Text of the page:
Thursday, April 14, 2005

Comfy religion


If Jesus were here, I think He would take a whip to the multimillion-dollar Christian publishing & entertainment industry (subsidiaries of Sony, NewsCorp, etc.) and proceed from there to a lot of our churches.

Joe at the Evangelical Outpost says Jesus Ain't My Homeboy:

"As a religious movement we [evangelicals] have almost completely abandoned the concept of a transcendent creator in favor of a God who is our “best friend.” ...The idea of Jesus is mainly our “friend” is deeply rooted in our particular religious culture. Our lack of reverence expresses itself in everything from our worship to our evangelism."

Spot-on. When a Catholic friend of mine said that evangelicals are relativistic, I thought she was way off; it's not like we don't believe in objective, propositional truth. Now, I think she was right to an extent. There are exceptions, but too much of evangelicalism is personal, subjective, experiential, and light on propositional truth. Commonly-held evangelical theology amounts to a handful of "essentials" that would fit easily on a 5x7" page of a church bulletin. Even then, it's probably fair to say that the average evangelical is much more knowledgeable about the latest Hollywood fare than about the biblical basis for what we could put on that 5x7" piece of paper.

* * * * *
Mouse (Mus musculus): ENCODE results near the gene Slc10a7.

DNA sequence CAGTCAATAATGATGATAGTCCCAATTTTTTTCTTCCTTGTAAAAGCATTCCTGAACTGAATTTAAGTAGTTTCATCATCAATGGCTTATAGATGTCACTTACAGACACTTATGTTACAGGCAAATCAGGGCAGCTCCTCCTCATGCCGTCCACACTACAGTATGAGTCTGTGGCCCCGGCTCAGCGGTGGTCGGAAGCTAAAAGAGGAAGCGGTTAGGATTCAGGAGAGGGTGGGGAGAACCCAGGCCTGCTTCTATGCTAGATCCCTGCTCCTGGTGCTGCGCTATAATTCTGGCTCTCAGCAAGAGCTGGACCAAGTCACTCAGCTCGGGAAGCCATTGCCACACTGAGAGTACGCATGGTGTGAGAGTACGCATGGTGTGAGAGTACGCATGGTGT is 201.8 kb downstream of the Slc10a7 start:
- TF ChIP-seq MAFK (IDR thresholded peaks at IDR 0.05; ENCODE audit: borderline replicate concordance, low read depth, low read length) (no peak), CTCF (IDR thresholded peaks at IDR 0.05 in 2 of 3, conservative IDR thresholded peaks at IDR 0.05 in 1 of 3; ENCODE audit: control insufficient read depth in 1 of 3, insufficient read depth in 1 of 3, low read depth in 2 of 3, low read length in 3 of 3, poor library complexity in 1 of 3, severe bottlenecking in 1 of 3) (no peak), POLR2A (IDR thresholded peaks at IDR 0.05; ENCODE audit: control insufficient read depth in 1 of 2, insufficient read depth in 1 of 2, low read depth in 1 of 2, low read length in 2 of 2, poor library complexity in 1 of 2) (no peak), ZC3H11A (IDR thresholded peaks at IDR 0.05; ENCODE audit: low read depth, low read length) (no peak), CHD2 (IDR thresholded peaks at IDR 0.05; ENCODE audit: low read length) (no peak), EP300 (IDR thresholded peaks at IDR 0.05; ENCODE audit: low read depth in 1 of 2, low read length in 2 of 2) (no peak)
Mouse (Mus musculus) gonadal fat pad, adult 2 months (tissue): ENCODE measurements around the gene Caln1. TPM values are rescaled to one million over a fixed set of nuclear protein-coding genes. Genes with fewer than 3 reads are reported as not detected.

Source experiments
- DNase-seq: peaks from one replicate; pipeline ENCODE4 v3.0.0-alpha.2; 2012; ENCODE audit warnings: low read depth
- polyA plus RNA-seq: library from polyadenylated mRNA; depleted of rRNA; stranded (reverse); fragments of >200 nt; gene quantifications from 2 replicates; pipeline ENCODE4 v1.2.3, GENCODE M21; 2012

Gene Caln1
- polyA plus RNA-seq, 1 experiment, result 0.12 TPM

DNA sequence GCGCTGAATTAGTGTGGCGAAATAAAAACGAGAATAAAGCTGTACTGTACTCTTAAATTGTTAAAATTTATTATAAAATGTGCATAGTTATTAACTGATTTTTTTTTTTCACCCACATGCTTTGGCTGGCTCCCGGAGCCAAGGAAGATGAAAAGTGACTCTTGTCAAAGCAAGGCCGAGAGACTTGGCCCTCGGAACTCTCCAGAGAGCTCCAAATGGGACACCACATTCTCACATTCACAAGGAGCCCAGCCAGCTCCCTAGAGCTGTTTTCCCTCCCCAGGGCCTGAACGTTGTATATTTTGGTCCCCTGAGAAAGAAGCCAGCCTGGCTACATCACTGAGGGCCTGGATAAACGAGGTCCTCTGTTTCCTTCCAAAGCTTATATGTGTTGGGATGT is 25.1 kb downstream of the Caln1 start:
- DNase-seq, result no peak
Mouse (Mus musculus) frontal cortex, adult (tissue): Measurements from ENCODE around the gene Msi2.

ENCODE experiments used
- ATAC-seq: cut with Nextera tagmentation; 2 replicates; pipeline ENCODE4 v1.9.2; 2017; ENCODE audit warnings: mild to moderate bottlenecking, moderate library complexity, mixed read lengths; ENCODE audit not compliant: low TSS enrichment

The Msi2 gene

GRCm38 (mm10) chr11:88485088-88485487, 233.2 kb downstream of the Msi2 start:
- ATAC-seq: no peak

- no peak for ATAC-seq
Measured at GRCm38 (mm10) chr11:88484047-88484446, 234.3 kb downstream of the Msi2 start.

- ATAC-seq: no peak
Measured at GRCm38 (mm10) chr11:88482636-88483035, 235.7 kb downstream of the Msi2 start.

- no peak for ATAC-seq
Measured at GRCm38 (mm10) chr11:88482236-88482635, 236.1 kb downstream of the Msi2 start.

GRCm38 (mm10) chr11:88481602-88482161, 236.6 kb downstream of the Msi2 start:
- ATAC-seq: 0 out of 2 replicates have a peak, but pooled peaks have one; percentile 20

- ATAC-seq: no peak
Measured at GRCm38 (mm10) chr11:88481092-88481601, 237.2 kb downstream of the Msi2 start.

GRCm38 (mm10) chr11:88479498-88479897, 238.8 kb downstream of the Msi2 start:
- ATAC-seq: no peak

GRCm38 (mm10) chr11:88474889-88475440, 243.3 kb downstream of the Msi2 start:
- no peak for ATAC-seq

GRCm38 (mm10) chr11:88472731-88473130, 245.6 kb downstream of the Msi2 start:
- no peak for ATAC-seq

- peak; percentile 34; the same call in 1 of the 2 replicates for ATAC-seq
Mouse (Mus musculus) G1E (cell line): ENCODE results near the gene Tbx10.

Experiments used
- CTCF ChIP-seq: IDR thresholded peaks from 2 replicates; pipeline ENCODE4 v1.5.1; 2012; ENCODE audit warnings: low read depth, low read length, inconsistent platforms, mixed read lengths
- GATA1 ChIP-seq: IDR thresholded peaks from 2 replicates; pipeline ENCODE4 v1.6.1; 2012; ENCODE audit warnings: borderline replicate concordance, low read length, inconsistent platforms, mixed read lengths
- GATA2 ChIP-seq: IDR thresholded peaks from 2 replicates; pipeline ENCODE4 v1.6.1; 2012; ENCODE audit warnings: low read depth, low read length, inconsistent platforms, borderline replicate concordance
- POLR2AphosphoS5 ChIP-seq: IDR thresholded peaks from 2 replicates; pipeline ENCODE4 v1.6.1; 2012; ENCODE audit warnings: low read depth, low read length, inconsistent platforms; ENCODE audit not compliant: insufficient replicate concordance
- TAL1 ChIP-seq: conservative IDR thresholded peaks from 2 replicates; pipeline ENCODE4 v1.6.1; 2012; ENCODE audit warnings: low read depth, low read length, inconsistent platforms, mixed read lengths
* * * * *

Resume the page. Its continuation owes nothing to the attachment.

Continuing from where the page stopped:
It's been said that heresy arises in the church when one truth is emphasized to such an extent that other truths are denied. We've done a great job of emphasizing a personal relationship with Jesus but we've forgotten that "the fear of the Lord" is a New Testament concept also; we've at least assumed to some extent that it's a legalistic heresy. Where does the idea of God as a possession or plaything arise among a people whose only ostensible authority is the Bible?